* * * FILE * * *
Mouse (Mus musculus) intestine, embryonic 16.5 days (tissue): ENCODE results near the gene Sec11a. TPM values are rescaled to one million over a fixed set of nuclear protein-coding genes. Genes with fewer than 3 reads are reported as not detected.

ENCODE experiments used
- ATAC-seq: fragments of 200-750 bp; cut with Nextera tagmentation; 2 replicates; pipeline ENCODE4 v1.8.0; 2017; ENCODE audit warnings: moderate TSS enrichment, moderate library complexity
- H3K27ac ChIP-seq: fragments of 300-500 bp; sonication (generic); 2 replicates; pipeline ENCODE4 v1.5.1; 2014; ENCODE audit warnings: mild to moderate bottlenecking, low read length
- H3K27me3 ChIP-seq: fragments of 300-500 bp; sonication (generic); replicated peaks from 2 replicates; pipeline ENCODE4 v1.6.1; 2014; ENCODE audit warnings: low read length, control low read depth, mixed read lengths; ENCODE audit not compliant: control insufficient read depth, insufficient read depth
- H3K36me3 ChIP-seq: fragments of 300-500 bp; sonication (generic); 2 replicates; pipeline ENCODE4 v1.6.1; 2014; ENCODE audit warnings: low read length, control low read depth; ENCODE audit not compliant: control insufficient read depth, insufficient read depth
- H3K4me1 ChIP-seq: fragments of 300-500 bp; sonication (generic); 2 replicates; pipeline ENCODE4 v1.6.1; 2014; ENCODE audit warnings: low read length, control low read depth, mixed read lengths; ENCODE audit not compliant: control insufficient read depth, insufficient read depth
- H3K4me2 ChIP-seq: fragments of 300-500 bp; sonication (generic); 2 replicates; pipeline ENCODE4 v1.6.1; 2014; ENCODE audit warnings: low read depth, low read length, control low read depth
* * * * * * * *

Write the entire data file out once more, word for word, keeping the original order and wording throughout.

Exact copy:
Mouse (Mus musculus) intestine, embryonic 16.5 days (tissue): ENCODE results near the gene Sec11a. TPM values are rescaled to one million over a fixed set of nuclear protein-coding genes. Genes with fewer than 3 reads are reported as not detected.

ENCODE experiments used
- ATAC-seq: fragments of 200-750 bp; cut with Nextera tagmentation; 2 replicates; pipeline ENCODE4 v1.8.0; 2017; ENCODE audit warnings: moderate TSS enrichment, moderate library complexity
- H3K27ac ChIP-seq: fragments of 300-500 bp; sonication (generic); 2 replicates; pipeline ENCODE4 v1.5.1; 2014; ENCODE audit warnings: mild to moderate bottlenecking, low read length
- H3K27me3 ChIP-seq: fragments of 300-500 bp; sonication (generic); replicated peaks from 2 replicates; pipeline ENCODE4 v1.6.1; 2014; ENCODE audit warnings: low read length, control low read depth, mixed read lengths; ENCODE audit not compliant: control insufficient read depth, insufficient read depth
- H3K36me3 ChIP-seq: fragments of 300-500 bp; sonication (generic); 2 replicates; pipeline ENCODE4 v1.6.1; 2014; ENCODE audit warnings: low read length, control low read depth; ENCODE audit not compliant: control insufficient read depth, insufficient read depth
- H3K4me1 ChIP-seq: fragments of 300-500 bp; sonication (generic); 2 replicates; pipeline ENCODE4 v1.6.1; 2014; ENCODE audit warnings: low read length, control low read depth, mixed read lengths; ENCODE audit not compliant: control insufficient read depth, insufficient read depth
- H3K4me2 ChIP-seq: fragments of 300-500 bp; sonication (generic); 2 replicates; pipeline ENCODE4 v1.6.1; 2014; ENCODE audit warnings: low read depth, low read length, control low read depth